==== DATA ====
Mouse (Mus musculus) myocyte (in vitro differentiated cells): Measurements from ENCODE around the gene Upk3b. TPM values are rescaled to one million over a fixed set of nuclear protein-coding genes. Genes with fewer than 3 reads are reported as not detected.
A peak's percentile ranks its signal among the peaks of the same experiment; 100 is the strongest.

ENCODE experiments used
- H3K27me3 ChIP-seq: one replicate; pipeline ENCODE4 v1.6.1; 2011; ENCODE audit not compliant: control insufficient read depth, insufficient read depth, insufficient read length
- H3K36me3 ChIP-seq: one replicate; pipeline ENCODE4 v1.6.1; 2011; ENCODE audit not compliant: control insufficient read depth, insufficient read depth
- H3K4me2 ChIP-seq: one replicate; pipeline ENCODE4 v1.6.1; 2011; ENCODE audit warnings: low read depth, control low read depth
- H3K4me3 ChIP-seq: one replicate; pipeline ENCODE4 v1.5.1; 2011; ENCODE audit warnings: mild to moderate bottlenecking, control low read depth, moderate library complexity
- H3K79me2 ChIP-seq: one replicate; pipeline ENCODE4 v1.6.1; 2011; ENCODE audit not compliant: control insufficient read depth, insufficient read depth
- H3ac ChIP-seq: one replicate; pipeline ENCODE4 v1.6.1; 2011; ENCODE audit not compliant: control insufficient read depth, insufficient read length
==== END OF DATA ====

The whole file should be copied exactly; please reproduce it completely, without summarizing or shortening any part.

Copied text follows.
Mouse (Mus musculus) myocyte (in vitro differentiated cells): Measurements from ENCODE around the gene Upk3b. TPM values are rescaled to one million over a fixed set of nuclear protein-coding genes. Genes with fewer than 3 reads are reported as not detected.
A peak's percentile ranks its signal among the peaks of the same experiment; 100 is the strongest.

ENCODE experiments used
- H3K27me3 ChIP-seq: one replicate; pipeline ENCODE4 v1.6.1; 2011; ENCODE audit not compliant: control insufficient read depth, insufficient read depth, insufficient read length
- H3K36me3 ChIP-seq: one replicate; pipeline ENCODE4 v1.6.1; 2011; ENCODE audit not compliant: control insufficient read depth, insufficient read depth
- H3K4me2 ChIP-seq: one replicate; pipeline ENCODE4 v1.6.1; 2011; ENCODE audit warnings: low read depth, control low read depth
- H3K4me3 ChIP-seq: one replicate; pipeline ENCODE4 v1.5.1; 2011; ENCODE audit warnings: mild to moderate bottlenecking, control low read depth, moderate library complexity
- H3K79me2 ChIP-seq: one replicate; pipeline ENCODE4 v1.6.1; 2011; ENCODE audit not compliant: control insufficient read depth, insufficient read depth
- H3ac ChIP-seq: one replicate; pipeline ENCODE4 v1.6.1; 2011; ENCODE audit not compliant: control insufficient read depth, insufficient read length